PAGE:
Right now I’m reading one of Sharon Shinn’s older books from her Samaria series, Jovah’s Angel, and I recently read The City We Became by N.K. Jemisin, The Empress of Salt and Fortune by Nghi Vo, The Gilded Wolves by Roshani Chockshi and Silver in the Wood by Emily Tesh. I’m getting ready to read Null Set by S.L. Huang and Driving the Deep by Suzanne Palmer.
[Editor’s note: Martha talks more about these titles here.]
Murderbot loves to zone out in front if its favorite shows; what shows are you currently binging during quarantine?
I got Disney+ just so I could watch The Mandalorian, and I watch The Flash and I love Legends of Tomorrow. But I’ve also been watching a lot of older shows, mostly British mysteries, old ones and newer ones like Broadchurch. I can’t wait for the next season of The Expanse.
What’s your go-to book when you want an escape?
Right now I really like the Rivers of London series [by Ben Aaronivitch], since it’s so detailed that it’s great for re-reading.
What author(s) would you cite as your biggest influence?
Andre Norton, Judith Tarr, Tanith Lee, Phylliis Gotlieb, Janet Kagan, Diane Duane, to name a few.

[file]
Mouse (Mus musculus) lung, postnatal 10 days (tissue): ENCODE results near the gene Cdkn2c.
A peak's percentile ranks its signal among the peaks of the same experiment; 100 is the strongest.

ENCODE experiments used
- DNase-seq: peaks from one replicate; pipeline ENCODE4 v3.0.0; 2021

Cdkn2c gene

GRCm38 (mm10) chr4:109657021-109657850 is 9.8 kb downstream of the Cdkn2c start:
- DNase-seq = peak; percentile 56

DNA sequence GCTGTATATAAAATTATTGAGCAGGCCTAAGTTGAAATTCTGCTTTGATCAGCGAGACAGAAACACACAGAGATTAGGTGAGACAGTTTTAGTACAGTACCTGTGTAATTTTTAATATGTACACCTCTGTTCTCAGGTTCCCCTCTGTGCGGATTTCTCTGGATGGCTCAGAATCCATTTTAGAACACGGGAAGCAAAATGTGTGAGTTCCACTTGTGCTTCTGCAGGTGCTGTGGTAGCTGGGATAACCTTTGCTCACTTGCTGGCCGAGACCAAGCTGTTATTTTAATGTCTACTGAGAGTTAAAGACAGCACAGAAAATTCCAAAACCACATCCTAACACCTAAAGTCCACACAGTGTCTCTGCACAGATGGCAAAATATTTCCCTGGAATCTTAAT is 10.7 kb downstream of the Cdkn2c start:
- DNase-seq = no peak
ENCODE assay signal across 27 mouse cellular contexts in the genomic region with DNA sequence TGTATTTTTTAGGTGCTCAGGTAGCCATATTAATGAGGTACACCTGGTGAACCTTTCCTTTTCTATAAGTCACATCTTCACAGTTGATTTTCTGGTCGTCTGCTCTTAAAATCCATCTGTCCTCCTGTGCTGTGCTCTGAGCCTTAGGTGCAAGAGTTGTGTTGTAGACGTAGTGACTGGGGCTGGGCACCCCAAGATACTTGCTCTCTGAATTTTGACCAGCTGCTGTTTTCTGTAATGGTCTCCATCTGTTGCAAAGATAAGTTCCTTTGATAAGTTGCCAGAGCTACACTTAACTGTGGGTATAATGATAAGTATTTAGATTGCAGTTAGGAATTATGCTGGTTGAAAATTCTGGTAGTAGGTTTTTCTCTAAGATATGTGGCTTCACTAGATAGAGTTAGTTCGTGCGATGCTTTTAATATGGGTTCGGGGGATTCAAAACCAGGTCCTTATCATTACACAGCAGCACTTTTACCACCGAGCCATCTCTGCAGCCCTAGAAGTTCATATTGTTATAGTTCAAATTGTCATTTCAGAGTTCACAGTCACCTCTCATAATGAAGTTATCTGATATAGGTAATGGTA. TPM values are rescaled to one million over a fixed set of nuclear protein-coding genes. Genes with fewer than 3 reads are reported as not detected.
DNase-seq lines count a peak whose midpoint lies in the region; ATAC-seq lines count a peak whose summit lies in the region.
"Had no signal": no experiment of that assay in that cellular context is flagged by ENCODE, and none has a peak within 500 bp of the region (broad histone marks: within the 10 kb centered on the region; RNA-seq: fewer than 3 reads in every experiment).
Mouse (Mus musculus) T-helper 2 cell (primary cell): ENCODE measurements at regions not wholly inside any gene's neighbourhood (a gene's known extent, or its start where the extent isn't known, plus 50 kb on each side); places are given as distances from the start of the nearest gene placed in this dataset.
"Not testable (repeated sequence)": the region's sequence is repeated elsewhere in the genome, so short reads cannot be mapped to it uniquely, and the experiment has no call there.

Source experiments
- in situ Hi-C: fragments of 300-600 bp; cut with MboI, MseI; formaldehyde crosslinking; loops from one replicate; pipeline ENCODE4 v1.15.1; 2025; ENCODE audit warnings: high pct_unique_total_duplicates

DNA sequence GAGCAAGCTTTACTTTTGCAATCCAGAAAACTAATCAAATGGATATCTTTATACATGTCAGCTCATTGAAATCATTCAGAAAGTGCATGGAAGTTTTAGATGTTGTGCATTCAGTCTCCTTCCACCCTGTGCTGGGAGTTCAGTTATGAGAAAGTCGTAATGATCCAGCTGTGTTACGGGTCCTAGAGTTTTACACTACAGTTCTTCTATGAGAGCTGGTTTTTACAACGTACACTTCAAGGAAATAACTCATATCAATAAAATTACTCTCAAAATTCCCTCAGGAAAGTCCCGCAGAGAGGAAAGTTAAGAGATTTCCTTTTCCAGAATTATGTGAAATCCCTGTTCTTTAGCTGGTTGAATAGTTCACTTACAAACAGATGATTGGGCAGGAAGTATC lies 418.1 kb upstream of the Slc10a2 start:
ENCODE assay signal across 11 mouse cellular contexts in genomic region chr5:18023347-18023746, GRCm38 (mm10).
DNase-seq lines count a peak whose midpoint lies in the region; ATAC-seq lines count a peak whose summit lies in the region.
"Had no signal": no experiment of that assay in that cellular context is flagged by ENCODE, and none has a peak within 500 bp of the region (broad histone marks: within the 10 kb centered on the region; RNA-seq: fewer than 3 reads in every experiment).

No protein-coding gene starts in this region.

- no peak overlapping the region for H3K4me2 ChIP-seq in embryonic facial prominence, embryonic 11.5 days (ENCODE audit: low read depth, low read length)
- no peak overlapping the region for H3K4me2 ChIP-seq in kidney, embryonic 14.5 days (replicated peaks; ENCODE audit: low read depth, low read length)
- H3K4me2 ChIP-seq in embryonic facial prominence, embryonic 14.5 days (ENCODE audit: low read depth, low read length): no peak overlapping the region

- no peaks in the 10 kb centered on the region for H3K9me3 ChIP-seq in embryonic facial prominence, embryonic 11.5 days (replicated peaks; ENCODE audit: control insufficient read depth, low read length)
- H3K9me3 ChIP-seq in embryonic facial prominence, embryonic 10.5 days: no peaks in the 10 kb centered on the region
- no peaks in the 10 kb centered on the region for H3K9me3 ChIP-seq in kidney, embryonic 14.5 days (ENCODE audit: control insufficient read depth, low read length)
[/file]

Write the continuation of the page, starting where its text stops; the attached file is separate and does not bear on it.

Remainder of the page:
What is one book that particularly resonates with you, or that you wish you could have written?
I don’t know if there’s anything I wish I could have written since my favorite books to read are ones that I couldn’t have written myself, if that makes sense. Early favorites that I re-read a lot were Mirabile by Janet Kagan, The Door into Summer by Diane Duane, and A Judgement of Dragons by Phyllis Gotlieb.
Can you recommend other authors that write sci-fi similar to your own?
I don’t know if they’re particularly similar to the way I write, but I love Ann Leckie, Lois McMaster Bujold, Yoon Ha Lee, Suzanne Palmer (Finder and Driving the Deep), Tade Thompson (Rosewater), Melissa Scott (Finders), Arkady Martine (A Memory Called Empire), Karen Lord (The Best of All Possible Worlds) and Aliette de Bodard (The Tea Master and the Detective).
Do you think you’ll ever write any more books that take place in Ile-Rien?
I really don’t know if I’ll even go back to Ile-Rien. It’s been a long time since I wrote in that world and I usually want to work on new ideas. But I hate to say I’ll never go back to it.
Have you got any works planned that may not directly involve the Raksura but are set in the Three Worlds?
I haven’t gotten anything on the table yet, but I do want to go back to the Three Worlds at some point. It probably wouldn’t involve the Raksura, but would be about other characters in a different part of the world.
What existing media comes closest to The Rise and Fall of Sanctuary Moon, a favorite of Muderbot? I had always envisioned one of those historical K-dramas (but in spaaaaace).
It’s based loosely on nighttime mystery/dramas, like How To Get Away With Murder. There is a show mentioned in Network Effect that’s more based on a K-drama.
If Murderbot were on this world, what media do you think it would re-watch to calm down?
The Great British Baking Show. :)
Head on over to r/Fantasy for the full AMA.